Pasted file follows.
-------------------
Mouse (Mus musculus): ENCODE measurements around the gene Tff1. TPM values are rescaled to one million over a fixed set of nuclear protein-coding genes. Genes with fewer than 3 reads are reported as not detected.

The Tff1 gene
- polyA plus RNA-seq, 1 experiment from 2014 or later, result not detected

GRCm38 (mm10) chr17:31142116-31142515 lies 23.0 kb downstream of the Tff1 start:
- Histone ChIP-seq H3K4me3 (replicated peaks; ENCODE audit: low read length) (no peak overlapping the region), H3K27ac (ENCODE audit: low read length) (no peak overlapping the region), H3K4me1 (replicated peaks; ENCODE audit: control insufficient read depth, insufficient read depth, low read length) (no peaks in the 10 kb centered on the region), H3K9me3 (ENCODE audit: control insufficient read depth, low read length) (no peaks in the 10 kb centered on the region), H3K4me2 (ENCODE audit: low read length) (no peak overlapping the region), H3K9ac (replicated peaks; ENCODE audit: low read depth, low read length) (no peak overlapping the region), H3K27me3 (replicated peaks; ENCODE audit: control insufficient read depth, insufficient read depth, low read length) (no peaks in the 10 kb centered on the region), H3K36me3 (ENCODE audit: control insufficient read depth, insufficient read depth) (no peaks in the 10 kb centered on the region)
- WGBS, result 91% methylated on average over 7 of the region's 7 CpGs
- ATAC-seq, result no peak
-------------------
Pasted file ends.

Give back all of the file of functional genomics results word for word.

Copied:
Mouse (Mus musculus): ENCODE measurements around the gene Tff1. TPM values are rescaled to one million over a fixed set of nuclear protein-coding genes. Genes with fewer than 3 reads are reported as not detected.

The Tff1 gene
- polyA plus RNA-seq, 1 experiment from 2014 or later, result not detected

GRCm38 (mm10) chr17:31142116-31142515 lies 23.0 kb downstream of the Tff1 start:
- Histone ChIP-seq H3K4me3 (replicated peaks; ENCODE audit: low read length) (no peak overlapping the region), H3K27ac (ENCODE audit: low read length) (no peak overlapping the region), H3K4me1 (replicated peaks; ENCODE audit: control insufficient read depth, insufficient read depth, low read length) (no peaks in the 10 kb centered on the region), H3K9me3 (ENCODE audit: control insufficient read depth, low read length) (no peaks in the 10 kb centered on the region), H3K4me2 (ENCODE audit: low read length) (no peak overlapping the region), H3K9ac (replicated peaks; ENCODE audit: low read depth, low read length) (no peak overlapping the region), H3K27me3 (replicated peaks; ENCODE audit: control insufficient read depth, insufficient read depth, low read length) (no peaks in the 10 kb centered on the region), H3K36me3 (ENCODE audit: control insufficient read depth, insufficient read depth) (no peaks in the 10 kb centered on the region)
- WGBS, result 91% methylated on average over 7 of the region's 7 CpGs
- ATAC-seq, result no peak